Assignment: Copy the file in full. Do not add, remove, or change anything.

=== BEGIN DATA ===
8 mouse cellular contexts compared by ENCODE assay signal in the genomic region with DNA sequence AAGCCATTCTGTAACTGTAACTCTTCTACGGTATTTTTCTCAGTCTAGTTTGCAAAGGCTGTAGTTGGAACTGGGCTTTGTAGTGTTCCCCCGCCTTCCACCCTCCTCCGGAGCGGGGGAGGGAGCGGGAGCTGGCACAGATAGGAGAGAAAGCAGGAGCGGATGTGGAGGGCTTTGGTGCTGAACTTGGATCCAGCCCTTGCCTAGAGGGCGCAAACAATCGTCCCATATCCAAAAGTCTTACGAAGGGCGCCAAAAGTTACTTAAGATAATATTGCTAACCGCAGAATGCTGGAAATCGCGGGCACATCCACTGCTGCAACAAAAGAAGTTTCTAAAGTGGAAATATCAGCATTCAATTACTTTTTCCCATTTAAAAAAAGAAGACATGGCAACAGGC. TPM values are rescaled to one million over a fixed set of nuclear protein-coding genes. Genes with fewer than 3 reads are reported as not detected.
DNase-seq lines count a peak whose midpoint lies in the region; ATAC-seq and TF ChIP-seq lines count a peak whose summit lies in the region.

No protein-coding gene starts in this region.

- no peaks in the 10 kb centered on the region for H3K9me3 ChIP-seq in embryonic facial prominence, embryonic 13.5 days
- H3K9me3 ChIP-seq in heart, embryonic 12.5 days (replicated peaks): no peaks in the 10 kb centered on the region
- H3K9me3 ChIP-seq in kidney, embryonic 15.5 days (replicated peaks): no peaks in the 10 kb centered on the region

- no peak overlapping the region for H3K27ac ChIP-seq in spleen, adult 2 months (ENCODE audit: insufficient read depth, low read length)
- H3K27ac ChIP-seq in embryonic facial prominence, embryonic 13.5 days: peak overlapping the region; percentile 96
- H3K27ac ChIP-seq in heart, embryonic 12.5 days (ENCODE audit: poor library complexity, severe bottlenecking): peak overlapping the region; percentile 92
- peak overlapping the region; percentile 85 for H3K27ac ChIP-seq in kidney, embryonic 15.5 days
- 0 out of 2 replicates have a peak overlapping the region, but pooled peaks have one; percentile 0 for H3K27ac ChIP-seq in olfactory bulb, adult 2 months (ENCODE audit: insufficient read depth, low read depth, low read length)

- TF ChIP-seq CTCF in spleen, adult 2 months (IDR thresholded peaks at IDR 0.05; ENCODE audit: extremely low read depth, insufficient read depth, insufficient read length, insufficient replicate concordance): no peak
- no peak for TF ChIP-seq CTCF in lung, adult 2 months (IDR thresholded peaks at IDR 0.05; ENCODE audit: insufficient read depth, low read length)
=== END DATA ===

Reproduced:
8 mouse cellular contexts compared by ENCODE assay signal in the genomic region with DNA sequence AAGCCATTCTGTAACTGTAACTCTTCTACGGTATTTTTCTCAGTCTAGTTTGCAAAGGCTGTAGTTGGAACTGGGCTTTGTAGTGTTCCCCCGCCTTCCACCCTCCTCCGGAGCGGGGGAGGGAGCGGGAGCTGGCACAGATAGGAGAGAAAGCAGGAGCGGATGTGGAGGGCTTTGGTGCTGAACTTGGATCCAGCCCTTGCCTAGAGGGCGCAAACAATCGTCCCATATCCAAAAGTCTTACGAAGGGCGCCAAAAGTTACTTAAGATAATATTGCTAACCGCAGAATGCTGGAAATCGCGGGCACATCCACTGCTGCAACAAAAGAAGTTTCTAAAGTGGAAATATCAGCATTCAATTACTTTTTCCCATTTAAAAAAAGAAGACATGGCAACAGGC. TPM values are rescaled to one million over a fixed set of nuclear protein-coding genes. Genes with fewer than 3 reads are reported as not detected.
DNase-seq lines count a peak whose midpoint lies in the region; ATAC-seq and TF ChIP-seq lines count a peak whose summit lies in the region.

No protein-coding gene starts in this region.

- no peaks in the 10 kb centered on the region for H3K9me3 ChIP-seq in embryonic facial prominence, embryonic 13.5 days
- H3K9me3 ChIP-seq in heart, embryonic 12.5 days (replicated peaks): no peaks in the 10 kb centered on the region
- H3K9me3 ChIP-seq in kidney, embryonic 15.5 days (replicated peaks): no peaks in the 10 kb centered on the region

- no peak overlapping the region for H3K27ac ChIP-seq in spleen, adult 2 months (ENCODE audit: insufficient read depth, low read length)
- H3K27ac ChIP-seq in embryonic facial prominence, embryonic 13.5 days: peak overlapping the region; percentile 96
- H3K27ac ChIP-seq in heart, embryonic 12.5 days (ENCODE audit: poor library complexity, severe bottlenecking): peak overlapping the region; percentile 92
- peak overlapping the region; percentile 85 for H3K27ac ChIP-seq in kidney, embryonic 15.5 days
- 0 out of 2 replicates have a peak overlapping the region, but pooled peaks have one; percentile 0 for H3K27ac ChIP-seq in olfactory bulb, adult 2 months (ENCODE audit: insufficient read depth, low read depth, low read length)

- TF ChIP-seq CTCF in spleen, adult 2 months (IDR thresholded peaks at IDR 0.05; ENCODE audit: extremely low read depth, insufficient read depth, insufficient read length, insufficient replicate concordance): no peak
- no peak for TF ChIP-seq CTCF in lung, adult 2 months (IDR thresholded peaks at IDR 0.05; ENCODE audit: insufficient read depth, low read length)